Sprint posts fourth-quarter sales that top analyst estimates
Sprint Corp., the third-largest U.S. wireless carrier, reported a narrower loss and better-than- predicted sales after the company shed fewer subscribers than analysts had projected.
Revenue rose to $9.14 billion, the Overland Park, Kansas- based Sprint said today in a statement. Analysts had estimated $8.99 billion on average, according to data compiled by Bloomberg. The company posted a net loss of $1.04 billion, or 26 cents a share, compared with a loss of $1.32 billion, or 44 cents, a year earlier.
Chief Executive Officer Dan Hesse is working to revive growth at the carrier following its acquisition by SoftBank Corp. in July for $21.6 billion. Sprint closed down its outdated Nextel network on June 30, losing some subscribers to other carriers in the process. Now it's counting on the financial backing of SoftBank to get competitive again, said Kevin Roe, an analyst with Roe Equity Research in Dorset, Vermont.
"The sky is not falling at Sprint," he said. "The Street is well aware of the network transition challenges."
Sprint shares climbed as much as 6.4 percent to $8.18 in early trading after the report was released. Concerns that Sprint has facing fiercer competition and mounting network costs had weighed on the company's stock, sending it down 28 percent this year through yesterday.
The company lost a total of 69,000 monthly subscribers last quarter. Analysts had predicted a drop of 371,000, according to the average of eight estimates compiled by Bloomberg.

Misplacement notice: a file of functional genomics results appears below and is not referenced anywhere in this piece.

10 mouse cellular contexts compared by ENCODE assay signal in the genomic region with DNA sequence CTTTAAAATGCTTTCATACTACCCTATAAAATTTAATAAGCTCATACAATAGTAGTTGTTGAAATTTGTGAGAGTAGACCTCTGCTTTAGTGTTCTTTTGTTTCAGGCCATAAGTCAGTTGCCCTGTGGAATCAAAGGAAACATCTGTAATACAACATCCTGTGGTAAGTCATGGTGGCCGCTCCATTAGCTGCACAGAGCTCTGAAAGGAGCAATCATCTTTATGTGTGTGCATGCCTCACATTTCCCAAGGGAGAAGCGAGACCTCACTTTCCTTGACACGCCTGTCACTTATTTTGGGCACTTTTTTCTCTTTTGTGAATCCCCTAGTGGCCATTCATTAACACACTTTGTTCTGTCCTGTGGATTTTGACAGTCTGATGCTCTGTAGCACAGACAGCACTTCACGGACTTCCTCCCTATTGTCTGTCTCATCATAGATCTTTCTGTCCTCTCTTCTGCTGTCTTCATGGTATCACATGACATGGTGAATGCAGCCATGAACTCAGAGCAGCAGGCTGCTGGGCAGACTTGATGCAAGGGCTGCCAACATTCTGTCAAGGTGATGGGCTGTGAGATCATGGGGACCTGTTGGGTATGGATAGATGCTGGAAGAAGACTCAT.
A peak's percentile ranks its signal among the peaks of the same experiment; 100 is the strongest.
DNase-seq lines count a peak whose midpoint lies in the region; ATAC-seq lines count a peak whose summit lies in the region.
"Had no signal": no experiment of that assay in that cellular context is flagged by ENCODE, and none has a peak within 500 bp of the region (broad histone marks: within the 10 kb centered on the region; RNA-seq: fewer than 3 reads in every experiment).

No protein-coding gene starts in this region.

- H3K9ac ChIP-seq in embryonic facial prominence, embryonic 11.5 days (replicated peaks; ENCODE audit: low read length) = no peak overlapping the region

Even as it helps Sprint revamp its network, Tokyo-based SoftBank has been eyeing an acquisition of T-Mobile US Inc. The Japanese company has held talks with U.S. regulators and with T- Mobile owner Deutsche Telekom AG about a deal, according to people familiar with the situation. SoftBank, run by billionaire Masayoshi Son, has struggled to persuade regulators that combining Sprint and T-Mobile would make a stronger competitor to AT&T Inc. and Verizon Wireless, people with knowledge of the discussions have said.
At the same time, T-Mobile has been ramping up competition in the wireless business. The Bellevue, Washington-based company introduced an installment plan for smartphones, abandoning the long-term contracts used by the industry. It also rolled out early upgrade options and cheap international roaming, helping it stand out in the market.
At Sprint, the average contract customer's phone bill was $64.11 last quarter, little changed from $64.28 in the previous three months. Including customers Sprint acquired in its purchase of U.S. Cellular Corp. assets last year, the average bill was $63.44. Analysts had projected $64.01, based on an average of nine estimates compiled by Bloomberg.
Sprint is spending about $16 billion over two years on network upgrades, playing catch-up with AT&T and Verizon in a network standard called long-term evolution, or LTE. LTE delivers fast Internet access, allowing users to stream video and download music. The company also introduced a program called Sprint Framily that lets friends and family share the same wireless plan.
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